A Metro rider squeezes onto a train at the Vienna station. (Gerald Martineau/THE WASHINGTON POST)

Dear Dr. Gridlock:

I’ve used Metro for many years, and have noticed the early closing of rail car doors, sometimes preventing wanna-be riders from getting on board a train, and even preventing some passengers from getting off trains. Here’s my thinking on this problem.

This happens because Metro has the wrong goal in mind. Metro’s goal is to keep the trains moving on or close to the schedule. To achieve that goal, trains are at times sent on their way from stations without a full exchange of departing and boarding passengers.

Instead, the goal in operating the trains should be to move as many passengers as possible from the station where they get on board to the station where they alight.

During off-peak operating hours, the first goal probably also satisfies the second and more fundamental goal. But in the crowding at peak hours, Metro should adjust the schedules to allow more dwell time in the stations where the greatest number of passengers arrive and depart.

That is, they should adopt the passenger movement goal, and accept the fact that train movement will be slower than currently scheduled in the area of the most crowded stations.

Otherwise, Metro is working to meet artificial goals and not giving passengers the service we need.

Yes, there will still be crowded cars. We can’t afford enough trains and cars so that no one would have to wait. We have to accept that it’s a crowded world on board Metro, and that travel through the stations with the highest ridership at peak will be slower than it is today.

But if Metro doesn’t pursue the correct goal — the service — then in the real world of high ridership and limited funds, it will not be doing what’s needed.

— Dudley Schwartz, Rockville

Most of us just get mad at the train operators. Schwartz has some ideas about how to improve a situation that is generating many complaints among my readers.

The time it takes riders to get on and off trains, the dwell time at a station, has bedeviled Metro and its riders for years.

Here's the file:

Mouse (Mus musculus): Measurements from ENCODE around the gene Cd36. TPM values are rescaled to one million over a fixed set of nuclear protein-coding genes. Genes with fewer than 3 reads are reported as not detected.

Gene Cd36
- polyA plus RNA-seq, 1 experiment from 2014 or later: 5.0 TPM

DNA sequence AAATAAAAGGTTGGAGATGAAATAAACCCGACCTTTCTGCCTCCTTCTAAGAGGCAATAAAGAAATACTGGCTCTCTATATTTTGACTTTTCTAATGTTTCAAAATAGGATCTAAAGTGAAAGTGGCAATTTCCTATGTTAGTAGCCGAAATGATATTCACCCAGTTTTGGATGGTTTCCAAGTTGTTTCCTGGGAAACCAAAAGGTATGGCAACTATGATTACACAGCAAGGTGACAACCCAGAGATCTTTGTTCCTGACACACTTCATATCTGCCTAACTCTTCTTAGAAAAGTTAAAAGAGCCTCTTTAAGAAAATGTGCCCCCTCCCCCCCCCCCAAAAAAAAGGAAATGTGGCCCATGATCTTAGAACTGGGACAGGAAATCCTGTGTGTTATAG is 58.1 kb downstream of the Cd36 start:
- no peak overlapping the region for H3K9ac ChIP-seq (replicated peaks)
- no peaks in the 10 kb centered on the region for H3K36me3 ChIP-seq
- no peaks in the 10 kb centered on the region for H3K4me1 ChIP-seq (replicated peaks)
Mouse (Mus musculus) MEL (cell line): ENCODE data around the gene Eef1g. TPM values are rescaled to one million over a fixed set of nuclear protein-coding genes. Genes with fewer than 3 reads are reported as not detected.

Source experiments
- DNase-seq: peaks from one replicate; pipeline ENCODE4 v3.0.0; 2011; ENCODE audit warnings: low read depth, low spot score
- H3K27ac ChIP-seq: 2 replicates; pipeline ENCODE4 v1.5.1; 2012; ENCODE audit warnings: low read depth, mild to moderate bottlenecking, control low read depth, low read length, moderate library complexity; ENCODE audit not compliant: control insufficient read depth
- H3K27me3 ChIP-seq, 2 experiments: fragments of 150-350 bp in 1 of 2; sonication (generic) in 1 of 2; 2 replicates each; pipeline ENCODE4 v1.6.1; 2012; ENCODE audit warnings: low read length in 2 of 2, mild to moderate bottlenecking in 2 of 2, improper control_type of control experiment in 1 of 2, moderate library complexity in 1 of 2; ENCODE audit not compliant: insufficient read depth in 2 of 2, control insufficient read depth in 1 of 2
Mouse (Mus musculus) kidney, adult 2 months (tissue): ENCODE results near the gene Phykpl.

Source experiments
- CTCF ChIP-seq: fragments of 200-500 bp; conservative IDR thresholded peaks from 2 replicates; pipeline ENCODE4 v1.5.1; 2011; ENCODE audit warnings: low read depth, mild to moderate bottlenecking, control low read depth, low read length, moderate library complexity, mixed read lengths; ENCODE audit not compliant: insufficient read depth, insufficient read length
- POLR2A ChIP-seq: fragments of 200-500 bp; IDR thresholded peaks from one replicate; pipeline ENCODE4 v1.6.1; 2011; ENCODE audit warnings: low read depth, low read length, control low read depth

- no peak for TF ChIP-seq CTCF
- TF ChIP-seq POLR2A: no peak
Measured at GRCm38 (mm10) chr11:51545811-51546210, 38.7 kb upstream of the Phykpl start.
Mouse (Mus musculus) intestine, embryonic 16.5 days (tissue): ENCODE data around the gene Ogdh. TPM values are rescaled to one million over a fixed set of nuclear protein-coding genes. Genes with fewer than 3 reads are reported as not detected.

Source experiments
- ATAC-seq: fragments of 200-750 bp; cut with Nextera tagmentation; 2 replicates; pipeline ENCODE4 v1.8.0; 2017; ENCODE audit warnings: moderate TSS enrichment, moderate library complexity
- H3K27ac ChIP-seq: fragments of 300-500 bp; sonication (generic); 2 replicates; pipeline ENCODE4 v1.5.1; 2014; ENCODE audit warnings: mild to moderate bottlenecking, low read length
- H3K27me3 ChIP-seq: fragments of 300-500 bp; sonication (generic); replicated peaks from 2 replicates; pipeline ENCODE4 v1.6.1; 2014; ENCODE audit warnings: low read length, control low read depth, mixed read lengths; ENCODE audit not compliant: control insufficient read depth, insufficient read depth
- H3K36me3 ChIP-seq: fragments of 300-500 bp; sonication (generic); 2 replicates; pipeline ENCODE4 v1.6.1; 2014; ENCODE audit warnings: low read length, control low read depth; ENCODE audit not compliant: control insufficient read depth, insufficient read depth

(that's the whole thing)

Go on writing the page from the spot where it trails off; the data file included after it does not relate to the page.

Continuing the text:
Riders don’t like to be left behind on a platform, and they really don’t like being held captive on a train they can’t get off. Charlie, the “man who never returned” from a trip on Boston’s MTA, never saw the likes of a rush-hour ride on our Orange Crush.

Schwartz’s evaluation of transit goals reminds me of discussions among traffic engineers. These days, they talk less about moving vehicles and more about moving people. That can produce creative solutions to highway congestion.

Metro did something of that sort, and in the face of skepticism from riders. The transit authority adjusted service on the Red Line, putting more space between the trains at rush hour, reducing the total number of trains in service and making more of those trains eight cars long, rather than six.

The goal was to make the service steadier, more reliable and more accommodating. Did it work? Metro Deputy General Manager Dave Kubicek says he thinks the realignment is going well. I don’t notice the extra wait time, and the next train is more likely now to be eight cars. But the situation on the Red Line conforms to Schwartz’s scenario: There still are crowded cars, and while the schedule is looser, those doors sometimes close on riders, especially at the height of rush hour.

Outside the new Silver Line service, Metro’s plans include replacing cars but not adding more.

Riders will be hearing more this spring about what Metro is calling the “Rush Plus” service, which will add peak-period trains to the Orange and Yellow lines. That should help with the crush, but again, it’s a shifting of resources rather than an addition of rail cars.

To read previous Dr. Gridlock columns, go to washingtonpost.com/
gridlock. Dr. Gridlock also appears Thursday in Local Living. Comments and questions are welcome and may be used in a column, along with the writer’s name and home community. Write Dr. Gridlock at The Washington Post, 1150 15th St. NW, Washington, D.C. 20071 or
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